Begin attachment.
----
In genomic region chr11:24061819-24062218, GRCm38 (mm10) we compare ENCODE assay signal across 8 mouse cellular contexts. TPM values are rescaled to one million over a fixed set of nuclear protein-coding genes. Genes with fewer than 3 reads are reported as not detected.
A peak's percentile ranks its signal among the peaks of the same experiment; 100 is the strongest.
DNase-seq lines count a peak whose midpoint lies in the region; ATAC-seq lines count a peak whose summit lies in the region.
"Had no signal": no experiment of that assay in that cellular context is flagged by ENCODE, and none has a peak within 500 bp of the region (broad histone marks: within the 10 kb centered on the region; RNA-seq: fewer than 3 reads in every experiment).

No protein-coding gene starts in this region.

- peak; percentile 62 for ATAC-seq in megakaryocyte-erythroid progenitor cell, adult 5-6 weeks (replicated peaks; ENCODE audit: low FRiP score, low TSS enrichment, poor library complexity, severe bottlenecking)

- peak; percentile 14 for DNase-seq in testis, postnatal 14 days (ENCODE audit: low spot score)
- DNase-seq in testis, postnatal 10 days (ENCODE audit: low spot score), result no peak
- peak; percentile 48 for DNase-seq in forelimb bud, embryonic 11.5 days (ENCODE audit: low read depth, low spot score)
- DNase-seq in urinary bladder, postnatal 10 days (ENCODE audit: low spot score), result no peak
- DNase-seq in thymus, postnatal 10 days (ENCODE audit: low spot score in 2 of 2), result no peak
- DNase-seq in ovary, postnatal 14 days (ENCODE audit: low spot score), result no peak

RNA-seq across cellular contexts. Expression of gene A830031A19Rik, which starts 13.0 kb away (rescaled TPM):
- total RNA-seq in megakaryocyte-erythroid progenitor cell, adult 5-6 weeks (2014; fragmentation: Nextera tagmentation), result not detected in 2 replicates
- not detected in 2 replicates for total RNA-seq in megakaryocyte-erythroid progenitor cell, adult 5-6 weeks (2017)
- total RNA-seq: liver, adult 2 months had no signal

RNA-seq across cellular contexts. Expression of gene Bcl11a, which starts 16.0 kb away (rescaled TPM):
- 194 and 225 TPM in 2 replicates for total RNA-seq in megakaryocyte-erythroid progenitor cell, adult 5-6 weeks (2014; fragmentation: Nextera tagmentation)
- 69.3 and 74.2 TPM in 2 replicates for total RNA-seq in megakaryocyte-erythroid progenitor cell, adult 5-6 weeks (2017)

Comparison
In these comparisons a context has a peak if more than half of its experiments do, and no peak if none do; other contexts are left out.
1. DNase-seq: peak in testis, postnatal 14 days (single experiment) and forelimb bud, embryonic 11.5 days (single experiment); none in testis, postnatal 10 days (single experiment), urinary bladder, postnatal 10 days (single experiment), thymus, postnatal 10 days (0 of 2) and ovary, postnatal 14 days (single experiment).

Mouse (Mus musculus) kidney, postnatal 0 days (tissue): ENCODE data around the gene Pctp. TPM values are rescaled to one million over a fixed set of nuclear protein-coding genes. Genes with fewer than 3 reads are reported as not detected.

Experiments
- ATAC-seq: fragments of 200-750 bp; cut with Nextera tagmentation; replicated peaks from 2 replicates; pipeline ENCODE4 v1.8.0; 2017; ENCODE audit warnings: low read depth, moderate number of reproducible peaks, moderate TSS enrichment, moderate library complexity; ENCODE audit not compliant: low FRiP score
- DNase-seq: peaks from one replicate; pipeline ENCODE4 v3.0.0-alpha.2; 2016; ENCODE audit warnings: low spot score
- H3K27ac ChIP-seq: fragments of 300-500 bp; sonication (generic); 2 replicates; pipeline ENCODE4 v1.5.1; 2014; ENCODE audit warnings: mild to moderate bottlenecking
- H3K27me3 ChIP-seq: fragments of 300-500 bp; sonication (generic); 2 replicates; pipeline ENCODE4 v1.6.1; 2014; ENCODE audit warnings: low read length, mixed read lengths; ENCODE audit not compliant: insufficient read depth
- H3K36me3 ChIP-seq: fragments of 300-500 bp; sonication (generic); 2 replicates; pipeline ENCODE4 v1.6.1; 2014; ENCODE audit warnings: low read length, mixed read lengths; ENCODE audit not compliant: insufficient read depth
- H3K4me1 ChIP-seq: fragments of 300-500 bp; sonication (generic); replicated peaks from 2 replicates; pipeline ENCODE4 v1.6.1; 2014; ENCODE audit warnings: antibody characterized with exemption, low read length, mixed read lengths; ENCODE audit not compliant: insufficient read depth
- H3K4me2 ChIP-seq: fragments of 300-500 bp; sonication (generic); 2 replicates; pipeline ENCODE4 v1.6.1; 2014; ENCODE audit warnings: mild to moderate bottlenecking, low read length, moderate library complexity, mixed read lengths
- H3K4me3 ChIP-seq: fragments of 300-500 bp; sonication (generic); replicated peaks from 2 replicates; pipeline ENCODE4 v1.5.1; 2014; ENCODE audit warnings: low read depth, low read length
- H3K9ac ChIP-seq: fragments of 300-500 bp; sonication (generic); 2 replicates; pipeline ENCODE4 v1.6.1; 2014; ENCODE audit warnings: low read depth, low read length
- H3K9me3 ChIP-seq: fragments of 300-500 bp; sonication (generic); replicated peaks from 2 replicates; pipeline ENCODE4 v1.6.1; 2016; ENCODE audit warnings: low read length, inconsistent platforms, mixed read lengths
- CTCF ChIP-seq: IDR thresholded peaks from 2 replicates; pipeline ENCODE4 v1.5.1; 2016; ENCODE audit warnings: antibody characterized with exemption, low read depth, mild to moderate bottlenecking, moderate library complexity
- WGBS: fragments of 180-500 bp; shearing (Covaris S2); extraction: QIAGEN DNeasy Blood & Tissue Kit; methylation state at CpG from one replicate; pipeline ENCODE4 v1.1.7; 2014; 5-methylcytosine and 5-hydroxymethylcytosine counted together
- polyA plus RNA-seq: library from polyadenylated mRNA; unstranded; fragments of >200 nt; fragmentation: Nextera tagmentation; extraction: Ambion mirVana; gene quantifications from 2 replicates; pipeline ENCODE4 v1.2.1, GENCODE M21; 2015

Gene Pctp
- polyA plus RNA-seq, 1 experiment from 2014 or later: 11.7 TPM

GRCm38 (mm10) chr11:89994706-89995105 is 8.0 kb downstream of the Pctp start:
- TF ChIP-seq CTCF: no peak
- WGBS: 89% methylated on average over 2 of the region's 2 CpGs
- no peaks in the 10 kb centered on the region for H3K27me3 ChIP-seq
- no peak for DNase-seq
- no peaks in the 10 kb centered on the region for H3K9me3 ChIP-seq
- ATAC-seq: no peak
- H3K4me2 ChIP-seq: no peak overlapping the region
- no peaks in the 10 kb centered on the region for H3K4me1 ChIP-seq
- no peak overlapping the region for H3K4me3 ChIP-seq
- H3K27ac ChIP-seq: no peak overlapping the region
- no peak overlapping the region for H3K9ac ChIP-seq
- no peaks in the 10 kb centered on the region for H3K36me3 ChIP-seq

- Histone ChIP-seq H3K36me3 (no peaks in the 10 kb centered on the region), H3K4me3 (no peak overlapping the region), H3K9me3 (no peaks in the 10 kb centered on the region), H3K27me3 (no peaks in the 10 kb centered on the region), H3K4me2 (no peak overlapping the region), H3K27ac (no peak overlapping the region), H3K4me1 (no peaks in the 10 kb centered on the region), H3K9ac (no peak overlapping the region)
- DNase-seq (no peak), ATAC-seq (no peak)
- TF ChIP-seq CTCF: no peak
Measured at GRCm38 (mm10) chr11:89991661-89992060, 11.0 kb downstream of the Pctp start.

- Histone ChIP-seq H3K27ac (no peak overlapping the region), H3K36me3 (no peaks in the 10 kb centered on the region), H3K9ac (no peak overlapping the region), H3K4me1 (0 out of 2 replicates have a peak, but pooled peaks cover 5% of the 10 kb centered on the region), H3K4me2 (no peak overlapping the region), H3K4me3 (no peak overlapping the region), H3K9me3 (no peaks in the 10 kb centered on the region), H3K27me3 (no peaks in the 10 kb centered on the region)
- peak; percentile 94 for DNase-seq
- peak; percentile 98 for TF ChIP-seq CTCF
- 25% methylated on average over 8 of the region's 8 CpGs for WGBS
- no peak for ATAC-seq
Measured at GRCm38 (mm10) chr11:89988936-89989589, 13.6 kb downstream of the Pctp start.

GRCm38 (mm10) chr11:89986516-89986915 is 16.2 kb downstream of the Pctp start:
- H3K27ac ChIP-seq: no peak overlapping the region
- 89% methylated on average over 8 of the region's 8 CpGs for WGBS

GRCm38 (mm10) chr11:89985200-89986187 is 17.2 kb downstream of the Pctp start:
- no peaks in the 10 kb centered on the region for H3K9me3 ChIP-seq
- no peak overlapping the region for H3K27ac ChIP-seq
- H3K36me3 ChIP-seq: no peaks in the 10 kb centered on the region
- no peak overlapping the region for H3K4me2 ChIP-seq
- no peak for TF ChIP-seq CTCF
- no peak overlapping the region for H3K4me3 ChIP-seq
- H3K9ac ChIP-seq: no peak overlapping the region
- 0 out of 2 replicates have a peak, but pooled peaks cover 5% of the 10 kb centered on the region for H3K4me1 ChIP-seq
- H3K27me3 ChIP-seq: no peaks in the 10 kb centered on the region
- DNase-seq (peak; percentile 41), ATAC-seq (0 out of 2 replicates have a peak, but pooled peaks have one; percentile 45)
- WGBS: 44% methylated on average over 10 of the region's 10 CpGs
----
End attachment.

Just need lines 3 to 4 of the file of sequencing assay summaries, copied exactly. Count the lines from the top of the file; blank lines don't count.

DNase-seq lines count a peak whose midpoint lies in the region; ATAC-seq lines count a peak whose summit lies in the region.
"Had no signal": no experiment of that assay in that cellular context is flagged by ENCODE, and none has a peak within 500 bp of the region (broad histone marks: within the 10 kb centered on the region; RNA-seq: fewer than 3 reads in every experiment).